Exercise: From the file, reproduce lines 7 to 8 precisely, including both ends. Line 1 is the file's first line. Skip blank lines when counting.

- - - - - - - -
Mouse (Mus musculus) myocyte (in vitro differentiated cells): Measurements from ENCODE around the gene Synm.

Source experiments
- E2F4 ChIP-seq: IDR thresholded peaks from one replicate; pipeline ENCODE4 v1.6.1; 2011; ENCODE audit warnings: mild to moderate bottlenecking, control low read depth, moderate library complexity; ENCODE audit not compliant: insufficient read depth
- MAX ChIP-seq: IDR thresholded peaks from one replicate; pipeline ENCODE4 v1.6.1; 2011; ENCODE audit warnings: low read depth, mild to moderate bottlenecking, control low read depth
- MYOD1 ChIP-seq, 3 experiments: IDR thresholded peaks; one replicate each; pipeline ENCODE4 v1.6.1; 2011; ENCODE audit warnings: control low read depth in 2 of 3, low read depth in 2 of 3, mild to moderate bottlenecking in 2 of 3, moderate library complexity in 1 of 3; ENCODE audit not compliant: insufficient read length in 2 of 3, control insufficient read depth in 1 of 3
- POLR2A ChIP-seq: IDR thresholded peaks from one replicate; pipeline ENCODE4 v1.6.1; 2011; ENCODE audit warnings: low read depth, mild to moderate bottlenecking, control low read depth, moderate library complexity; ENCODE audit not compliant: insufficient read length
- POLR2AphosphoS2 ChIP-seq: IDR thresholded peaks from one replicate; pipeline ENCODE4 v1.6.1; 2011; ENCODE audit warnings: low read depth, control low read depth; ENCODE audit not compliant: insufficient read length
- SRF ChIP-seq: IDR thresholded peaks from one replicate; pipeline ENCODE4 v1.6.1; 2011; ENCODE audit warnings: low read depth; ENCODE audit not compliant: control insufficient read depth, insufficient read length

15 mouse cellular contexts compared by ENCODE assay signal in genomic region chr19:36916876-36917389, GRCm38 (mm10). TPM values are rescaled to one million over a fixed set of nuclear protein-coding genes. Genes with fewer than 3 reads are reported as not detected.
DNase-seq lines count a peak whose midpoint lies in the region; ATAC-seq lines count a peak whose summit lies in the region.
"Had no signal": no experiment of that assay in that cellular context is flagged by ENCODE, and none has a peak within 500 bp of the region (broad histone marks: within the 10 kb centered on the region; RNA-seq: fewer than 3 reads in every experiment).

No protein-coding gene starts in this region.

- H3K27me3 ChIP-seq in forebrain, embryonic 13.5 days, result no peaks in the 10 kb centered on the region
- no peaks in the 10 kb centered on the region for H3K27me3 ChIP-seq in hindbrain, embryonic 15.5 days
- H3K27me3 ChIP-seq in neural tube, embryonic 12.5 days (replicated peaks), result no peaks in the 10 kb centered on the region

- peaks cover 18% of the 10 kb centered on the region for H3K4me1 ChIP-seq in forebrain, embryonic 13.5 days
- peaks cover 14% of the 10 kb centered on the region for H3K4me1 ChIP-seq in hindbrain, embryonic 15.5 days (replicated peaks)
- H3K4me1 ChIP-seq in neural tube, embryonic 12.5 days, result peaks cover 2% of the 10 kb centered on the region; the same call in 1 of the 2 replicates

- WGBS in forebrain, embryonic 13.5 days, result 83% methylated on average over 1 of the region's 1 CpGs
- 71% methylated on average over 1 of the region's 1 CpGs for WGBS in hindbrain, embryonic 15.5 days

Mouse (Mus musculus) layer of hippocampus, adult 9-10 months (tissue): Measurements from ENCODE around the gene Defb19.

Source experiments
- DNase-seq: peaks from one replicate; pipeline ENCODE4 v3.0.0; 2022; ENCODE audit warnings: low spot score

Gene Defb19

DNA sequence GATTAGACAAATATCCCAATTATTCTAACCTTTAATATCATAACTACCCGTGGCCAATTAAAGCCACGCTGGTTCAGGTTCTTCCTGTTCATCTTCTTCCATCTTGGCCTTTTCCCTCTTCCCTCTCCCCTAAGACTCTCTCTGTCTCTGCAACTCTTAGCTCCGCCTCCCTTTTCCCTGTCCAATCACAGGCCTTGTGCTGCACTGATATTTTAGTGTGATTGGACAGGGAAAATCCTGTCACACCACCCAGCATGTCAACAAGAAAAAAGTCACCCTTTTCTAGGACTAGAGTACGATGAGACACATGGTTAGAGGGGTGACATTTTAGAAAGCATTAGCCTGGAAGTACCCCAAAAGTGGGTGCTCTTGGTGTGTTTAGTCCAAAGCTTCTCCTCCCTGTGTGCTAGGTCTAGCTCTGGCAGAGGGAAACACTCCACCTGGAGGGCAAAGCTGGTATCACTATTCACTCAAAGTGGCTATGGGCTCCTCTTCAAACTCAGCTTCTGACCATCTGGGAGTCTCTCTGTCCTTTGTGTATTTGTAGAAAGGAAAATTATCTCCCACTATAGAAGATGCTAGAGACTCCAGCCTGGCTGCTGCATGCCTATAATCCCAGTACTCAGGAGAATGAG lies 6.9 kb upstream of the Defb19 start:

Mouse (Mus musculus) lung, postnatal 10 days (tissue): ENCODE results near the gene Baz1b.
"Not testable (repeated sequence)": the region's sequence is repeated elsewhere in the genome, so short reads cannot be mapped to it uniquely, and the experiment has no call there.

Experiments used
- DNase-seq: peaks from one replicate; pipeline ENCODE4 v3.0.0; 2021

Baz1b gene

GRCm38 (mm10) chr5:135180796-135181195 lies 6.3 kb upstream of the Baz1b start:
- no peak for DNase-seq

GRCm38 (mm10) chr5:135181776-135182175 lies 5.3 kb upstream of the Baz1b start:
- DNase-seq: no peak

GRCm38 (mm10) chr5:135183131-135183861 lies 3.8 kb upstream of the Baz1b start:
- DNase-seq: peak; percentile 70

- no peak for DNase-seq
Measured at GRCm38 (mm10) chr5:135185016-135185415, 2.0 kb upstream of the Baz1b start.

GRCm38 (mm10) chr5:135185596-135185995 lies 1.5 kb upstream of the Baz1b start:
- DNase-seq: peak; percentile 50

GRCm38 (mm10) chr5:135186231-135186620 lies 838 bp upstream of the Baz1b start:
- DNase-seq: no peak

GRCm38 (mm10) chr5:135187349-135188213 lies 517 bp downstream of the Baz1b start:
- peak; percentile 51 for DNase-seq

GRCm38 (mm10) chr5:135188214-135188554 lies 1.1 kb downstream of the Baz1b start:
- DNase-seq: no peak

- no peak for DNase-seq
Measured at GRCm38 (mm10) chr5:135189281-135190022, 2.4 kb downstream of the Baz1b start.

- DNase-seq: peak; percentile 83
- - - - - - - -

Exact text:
- POLR2AphosphoS2 ChIP-seq: IDR thresholded peaks from one replicate; pipeline ENCODE4 v1.6.1; 2011; ENCODE audit warnings: low read depth, control low read depth; ENCODE audit not compliant: insufficient read length
- SRF ChIP-seq: IDR thresholded peaks from one replicate; pipeline ENCODE4 v1.6.1; 2011; ENCODE audit warnings: low read depth; ENCODE audit not compliant: control insufficient read depth, insufficient read length